Holandia / Historia

Crashed planes




During World War II, more than 6,000 aircraft crashed or made an emergency landing in the Netherlands. The flight routes to and from German targets often passed over the Netherlands. By mid-1942, engines of bombers and fighters could be heard almost every day in the Netherlands, all on their way to bomb the German war industry.

Following the Allied invasion of Normandy and their advance northwards, Allied fighters became increasingly active over the Netherlands from September 1944 onwards. The bombers and fighters used the major rivers in the Rivierengebied, among others, for their navigation.

During flights towards Germany, they faced anti-aircraft fire and attacks by enemy aircraft in the sky. The Luftwaffe stationed fighter planes in the Netherlands to defend the airspace.

The roar of the planes also created hope among the population; it meant that people were fighting for their liberation. But as soon as people heard the planes or anti-aircraft guns, they rushed inside or sought shelter. That way they hoped to be safe from the violence coming from above. In Vuren, a father pulled his playing daughters inside when he heard the anti-aircraft gunfire. However, the Polish plane that was shot down landed right on their house killing all three of them. The pilot who jumped out of the plane survived the crash and was captured.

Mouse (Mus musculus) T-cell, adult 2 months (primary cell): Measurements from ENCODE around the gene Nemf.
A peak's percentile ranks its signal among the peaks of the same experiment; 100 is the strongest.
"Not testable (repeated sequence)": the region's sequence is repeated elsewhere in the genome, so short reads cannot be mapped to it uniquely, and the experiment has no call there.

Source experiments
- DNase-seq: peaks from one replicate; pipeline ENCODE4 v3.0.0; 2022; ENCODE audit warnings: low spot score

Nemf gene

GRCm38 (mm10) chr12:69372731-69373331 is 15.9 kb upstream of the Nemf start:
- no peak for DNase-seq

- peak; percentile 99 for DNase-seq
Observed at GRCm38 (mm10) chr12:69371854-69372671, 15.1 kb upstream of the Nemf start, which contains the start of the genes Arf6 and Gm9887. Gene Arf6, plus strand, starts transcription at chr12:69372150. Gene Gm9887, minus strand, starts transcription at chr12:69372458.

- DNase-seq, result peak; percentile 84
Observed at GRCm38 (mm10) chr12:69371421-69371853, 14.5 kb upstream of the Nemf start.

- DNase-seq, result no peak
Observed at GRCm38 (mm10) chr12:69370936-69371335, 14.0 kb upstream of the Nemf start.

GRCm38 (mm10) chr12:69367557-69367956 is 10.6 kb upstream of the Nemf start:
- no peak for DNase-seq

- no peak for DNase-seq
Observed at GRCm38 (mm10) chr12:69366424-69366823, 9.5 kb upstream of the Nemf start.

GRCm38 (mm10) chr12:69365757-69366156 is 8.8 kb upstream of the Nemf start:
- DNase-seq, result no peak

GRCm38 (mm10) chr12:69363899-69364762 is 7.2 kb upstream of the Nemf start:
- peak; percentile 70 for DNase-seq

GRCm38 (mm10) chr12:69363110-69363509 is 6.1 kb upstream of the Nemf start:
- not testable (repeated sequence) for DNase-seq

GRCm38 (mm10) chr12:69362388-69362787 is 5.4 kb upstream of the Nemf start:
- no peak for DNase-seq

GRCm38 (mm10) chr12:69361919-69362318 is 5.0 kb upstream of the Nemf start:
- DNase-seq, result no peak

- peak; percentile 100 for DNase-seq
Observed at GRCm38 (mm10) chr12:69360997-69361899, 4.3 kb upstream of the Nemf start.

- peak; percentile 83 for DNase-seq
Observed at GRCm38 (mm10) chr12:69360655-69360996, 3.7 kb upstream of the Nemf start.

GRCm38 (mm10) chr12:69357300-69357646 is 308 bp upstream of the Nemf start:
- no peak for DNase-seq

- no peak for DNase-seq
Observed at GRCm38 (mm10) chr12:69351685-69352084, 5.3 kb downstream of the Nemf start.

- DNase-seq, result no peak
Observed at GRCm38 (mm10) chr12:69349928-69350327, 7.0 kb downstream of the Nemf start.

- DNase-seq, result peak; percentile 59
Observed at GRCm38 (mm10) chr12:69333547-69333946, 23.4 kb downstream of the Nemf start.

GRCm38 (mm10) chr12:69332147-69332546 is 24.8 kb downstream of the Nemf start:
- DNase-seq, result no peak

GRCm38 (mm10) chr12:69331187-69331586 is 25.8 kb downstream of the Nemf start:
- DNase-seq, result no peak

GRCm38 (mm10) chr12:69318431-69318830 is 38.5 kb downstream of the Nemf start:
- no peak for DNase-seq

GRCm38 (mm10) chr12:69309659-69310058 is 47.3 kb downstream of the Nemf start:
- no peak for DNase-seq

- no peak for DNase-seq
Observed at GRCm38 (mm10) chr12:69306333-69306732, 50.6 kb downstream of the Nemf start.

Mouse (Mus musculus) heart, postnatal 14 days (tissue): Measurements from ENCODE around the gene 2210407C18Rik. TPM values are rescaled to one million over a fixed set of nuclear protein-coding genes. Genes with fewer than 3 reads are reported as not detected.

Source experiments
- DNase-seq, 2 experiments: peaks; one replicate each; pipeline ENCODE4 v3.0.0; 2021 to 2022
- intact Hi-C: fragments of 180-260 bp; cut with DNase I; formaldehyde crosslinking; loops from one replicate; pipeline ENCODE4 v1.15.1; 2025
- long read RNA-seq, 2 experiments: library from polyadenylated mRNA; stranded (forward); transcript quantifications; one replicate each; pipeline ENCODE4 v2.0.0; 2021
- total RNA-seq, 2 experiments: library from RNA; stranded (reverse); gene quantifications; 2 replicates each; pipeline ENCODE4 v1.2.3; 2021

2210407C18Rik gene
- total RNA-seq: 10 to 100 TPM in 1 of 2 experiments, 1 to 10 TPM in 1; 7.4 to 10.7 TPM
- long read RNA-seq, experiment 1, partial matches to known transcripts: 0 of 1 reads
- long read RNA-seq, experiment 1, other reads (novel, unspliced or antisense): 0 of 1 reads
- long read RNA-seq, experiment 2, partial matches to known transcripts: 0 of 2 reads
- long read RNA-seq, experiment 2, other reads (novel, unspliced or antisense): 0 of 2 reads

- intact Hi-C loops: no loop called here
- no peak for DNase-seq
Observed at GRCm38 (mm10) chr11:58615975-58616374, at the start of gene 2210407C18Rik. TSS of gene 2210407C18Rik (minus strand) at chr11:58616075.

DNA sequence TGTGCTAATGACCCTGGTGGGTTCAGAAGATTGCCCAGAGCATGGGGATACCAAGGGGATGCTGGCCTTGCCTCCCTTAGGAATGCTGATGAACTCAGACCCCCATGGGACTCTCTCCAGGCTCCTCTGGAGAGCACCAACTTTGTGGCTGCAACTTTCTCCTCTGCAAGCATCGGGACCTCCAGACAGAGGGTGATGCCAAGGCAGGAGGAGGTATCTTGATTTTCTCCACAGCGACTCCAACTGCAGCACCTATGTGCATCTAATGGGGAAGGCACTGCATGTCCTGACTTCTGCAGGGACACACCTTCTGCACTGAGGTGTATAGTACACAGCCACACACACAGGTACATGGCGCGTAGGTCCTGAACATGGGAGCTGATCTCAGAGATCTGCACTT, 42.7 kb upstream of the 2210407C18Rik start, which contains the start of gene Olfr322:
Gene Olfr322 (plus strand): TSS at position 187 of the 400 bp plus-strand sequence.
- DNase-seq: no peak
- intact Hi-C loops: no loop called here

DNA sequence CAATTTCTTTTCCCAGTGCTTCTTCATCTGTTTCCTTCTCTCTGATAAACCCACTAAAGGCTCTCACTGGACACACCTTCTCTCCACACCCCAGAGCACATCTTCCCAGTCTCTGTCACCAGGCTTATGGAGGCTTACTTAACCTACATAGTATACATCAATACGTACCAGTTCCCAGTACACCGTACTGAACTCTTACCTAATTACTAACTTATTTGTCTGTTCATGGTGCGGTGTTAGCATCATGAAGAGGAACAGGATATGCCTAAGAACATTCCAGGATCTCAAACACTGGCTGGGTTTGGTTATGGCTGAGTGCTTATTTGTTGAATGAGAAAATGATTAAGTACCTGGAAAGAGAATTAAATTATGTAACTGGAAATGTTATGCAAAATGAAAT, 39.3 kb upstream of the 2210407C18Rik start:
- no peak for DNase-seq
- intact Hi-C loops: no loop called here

The price paid by the Allies was high. Without the commitment and sacrifice of the Allied pilots, the repression and persecution in the Netherlands (and Europe) would probably have lasted a lot longer. In total, the RAF lost 55,000 airmen and the USA Air Force more than 37,000, of which many hundreds came down in the Rivierenland area.